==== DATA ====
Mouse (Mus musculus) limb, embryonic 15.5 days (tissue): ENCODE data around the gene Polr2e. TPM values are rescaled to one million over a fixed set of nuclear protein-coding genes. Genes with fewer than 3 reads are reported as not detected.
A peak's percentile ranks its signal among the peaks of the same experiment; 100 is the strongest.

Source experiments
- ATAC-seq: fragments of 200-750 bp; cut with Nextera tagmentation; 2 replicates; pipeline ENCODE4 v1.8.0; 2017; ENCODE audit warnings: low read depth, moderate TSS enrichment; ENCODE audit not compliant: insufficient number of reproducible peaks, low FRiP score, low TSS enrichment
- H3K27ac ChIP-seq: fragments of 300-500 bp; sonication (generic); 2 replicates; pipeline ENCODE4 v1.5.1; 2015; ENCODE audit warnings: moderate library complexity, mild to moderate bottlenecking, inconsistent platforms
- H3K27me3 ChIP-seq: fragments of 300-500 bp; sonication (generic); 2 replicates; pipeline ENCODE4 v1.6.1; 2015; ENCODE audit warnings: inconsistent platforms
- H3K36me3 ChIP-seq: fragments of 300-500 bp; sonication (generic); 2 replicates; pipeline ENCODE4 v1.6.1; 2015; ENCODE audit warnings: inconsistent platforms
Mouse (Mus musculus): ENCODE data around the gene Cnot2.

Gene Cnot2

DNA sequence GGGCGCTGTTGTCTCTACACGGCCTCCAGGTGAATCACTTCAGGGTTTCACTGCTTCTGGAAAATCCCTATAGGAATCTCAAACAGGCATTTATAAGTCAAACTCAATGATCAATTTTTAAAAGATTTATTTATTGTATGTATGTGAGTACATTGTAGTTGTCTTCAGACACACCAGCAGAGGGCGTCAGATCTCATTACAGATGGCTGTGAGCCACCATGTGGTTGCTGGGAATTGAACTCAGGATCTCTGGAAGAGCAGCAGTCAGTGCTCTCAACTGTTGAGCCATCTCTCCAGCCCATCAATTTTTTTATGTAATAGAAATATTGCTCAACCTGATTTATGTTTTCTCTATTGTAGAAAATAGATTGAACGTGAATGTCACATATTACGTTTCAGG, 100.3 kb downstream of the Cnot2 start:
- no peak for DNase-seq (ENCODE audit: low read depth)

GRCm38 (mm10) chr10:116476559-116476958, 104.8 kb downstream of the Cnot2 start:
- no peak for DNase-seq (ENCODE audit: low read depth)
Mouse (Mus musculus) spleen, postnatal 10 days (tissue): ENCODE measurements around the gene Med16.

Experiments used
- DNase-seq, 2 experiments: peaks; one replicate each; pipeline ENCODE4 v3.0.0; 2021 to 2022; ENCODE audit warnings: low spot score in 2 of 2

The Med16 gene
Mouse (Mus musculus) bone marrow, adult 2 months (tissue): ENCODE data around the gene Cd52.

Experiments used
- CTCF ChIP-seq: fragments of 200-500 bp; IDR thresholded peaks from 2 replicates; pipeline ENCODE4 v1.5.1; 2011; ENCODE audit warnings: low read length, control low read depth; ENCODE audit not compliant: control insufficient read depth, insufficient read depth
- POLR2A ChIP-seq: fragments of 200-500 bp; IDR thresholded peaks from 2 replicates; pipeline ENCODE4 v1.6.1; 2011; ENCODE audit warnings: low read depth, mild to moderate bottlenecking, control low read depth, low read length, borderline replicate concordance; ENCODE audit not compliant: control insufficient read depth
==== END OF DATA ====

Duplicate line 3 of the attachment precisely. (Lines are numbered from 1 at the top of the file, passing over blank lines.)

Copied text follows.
Source experiments